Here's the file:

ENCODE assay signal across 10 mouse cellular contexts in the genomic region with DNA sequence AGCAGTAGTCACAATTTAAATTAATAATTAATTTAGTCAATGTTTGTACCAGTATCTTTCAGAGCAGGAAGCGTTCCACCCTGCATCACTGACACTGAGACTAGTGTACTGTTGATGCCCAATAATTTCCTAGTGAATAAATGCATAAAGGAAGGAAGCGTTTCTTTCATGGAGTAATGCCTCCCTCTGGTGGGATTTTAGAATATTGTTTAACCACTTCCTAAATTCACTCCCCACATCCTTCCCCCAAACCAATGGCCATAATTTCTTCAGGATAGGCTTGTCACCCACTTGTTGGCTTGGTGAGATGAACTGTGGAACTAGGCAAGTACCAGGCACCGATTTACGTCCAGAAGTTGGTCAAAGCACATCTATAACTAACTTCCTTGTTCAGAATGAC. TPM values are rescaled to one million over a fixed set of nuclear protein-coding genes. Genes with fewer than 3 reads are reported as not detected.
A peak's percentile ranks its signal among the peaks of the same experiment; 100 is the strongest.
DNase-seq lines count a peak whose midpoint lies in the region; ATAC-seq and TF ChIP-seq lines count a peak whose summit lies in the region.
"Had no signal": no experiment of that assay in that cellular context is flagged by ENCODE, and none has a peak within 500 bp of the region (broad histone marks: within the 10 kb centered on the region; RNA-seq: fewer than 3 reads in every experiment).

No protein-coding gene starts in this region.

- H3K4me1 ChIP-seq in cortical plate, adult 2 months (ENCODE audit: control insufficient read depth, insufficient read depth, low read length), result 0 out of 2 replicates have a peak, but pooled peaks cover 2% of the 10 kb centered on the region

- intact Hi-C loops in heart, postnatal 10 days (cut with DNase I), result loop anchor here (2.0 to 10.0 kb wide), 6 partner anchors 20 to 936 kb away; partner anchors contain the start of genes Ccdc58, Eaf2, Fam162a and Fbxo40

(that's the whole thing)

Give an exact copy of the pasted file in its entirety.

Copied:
ENCODE assay signal across 10 mouse cellular contexts in the genomic region with DNA sequence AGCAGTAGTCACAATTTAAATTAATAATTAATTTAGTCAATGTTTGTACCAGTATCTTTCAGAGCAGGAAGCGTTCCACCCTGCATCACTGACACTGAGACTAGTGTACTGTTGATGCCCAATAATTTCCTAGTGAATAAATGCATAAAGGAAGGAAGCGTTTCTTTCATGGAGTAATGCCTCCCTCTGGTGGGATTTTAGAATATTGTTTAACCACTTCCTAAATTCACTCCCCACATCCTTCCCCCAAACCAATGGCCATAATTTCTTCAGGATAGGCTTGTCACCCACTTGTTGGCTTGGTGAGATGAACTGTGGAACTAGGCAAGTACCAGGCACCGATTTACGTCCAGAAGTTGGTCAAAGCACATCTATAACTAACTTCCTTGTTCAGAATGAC. TPM values are rescaled to one million over a fixed set of nuclear protein-coding genes. Genes with fewer than 3 reads are reported as not detected.
A peak's percentile ranks its signal among the peaks of the same experiment; 100 is the strongest.
DNase-seq lines count a peak whose midpoint lies in the region; ATAC-seq and TF ChIP-seq lines count a peak whose summit lies in the region.
"Had no signal": no experiment of that assay in that cellular context is flagged by ENCODE, and none has a peak within 500 bp of the region (broad histone marks: within the 10 kb centered on the region; RNA-seq: fewer than 3 reads in every experiment).

No protein-coding gene starts in this region.

- H3K4me1 ChIP-seq in cortical plate, adult 2 months (ENCODE audit: control insufficient read depth, insufficient read depth, low read length), result 0 out of 2 replicates have a peak, but pooled peaks cover 2% of the 10 kb centered on the region

- intact Hi-C loops in heart, postnatal 10 days (cut with DNase I), result loop anchor here (2.0 to 10.0 kb wide), 6 partner anchors 20 to 936 kb away; partner anchors contain the start of genes Ccdc58, Eaf2, Fam162a and Fbxo40